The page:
The human gastrointestinal tract is colonized by a large and diverse population of bacteria and other
microorganisms that are positive health assets needed for normal neural and immune development, nutrition,
and metabolism. Conversely, it is now well-known that members of the gut microbiota are relevant to the
etiology of numerous complex human diseases including impaired cognitive development, neurological
diseases, obesity, diabetes, and cardiovascular disease. Current evidence suggests that the link between the
gut microbiota and the host is in part mediated by vagal afferents that richly innervate the intestinal mucosa.
Vagal afferent neurons express receptors for many known bacterial metabolites and thus represent a major
target for the dissemination of information from the gut microbiota to the brain and other organ systems.
However, understanding of the precise interactions between the microbiota, the intestinal epithelium and vagal
afferent neurons is lacking. The current barrier to progress is the complexity of this interface and difficulty of
confounding factors present in in vivo models. Currently, there are no models to adequately model the gut
metabolome-epithelial barrier-vagal afferent neuron axis; thereby, identification of bacterial metabolites
(particularly in response to dietary supplements) that are causative for either the promotion or detriment of
human health is critically lacking.
The overarching goal of this proposal is to bridge microfabrication technology, microbiology, and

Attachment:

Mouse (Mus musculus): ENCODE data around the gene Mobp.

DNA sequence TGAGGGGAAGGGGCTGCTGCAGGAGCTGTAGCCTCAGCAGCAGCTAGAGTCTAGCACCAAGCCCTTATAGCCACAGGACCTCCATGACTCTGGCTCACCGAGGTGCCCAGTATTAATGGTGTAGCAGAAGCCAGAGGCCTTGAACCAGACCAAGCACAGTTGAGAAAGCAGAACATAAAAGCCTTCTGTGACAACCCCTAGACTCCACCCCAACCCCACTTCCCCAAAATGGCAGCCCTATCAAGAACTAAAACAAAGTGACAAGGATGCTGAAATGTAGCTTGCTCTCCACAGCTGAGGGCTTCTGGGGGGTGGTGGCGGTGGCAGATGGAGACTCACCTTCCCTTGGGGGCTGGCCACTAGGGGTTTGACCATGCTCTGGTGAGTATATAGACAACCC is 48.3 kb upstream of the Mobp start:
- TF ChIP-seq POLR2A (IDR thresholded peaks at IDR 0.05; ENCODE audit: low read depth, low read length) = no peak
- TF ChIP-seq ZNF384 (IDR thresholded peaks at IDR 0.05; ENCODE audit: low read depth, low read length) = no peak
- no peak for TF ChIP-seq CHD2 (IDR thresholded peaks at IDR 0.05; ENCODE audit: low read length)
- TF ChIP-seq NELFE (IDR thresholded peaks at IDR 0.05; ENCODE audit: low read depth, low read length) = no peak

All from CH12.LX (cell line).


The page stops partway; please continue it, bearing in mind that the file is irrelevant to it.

gastrointestinal-/neurophysiology to establish a novel in vitro platform for identifying bacterial metabolites that
signal to gut sensory neurons (vagal afferents) via interaction with the intestinal epithelium. Specifically, the
model is designed to: (i) sustain dissociated vagal afferent neurons in axonal contact with gut epithelial cells;
(ii) isolate the two cultures so that soluble factors can be introduced to and contained in a single chamber; (iii)
have microchannels interconnecting the two cultures via axonal structures; and (iv) have multiple electrode
arrays in both chambers for electrophysiological monitoring and stimulation of neural cultures, as well as
assessment of gut epithelial barrier function via trans-epithelial electrical resistance measurements. In order to
achieve the project goals, the interdisciplinary research team will (i) establish a microfluidic culture platform for
vagal afferent neurons; (ii) assess the influence of bacterial metabolites with a microfluidic epithelial cell
culture; and (iii) engineer the epithelial cell-afferent neuron unit to study the influence of purified bacterial
metabolites and sterile-filtered gut microbiota secretome from mouse-fed with different dietary regimens (e.g.,
low-/high-fat, high-sugar, dietary supplements, probiotics). Taken together, this platform will pioneer a new
paradigm to study gut microbiota and the influence of a complementary dietary health approaches, and
subsequently enable high-throughput screening of metabolites and therapeutics relevant to the gut-brain axis.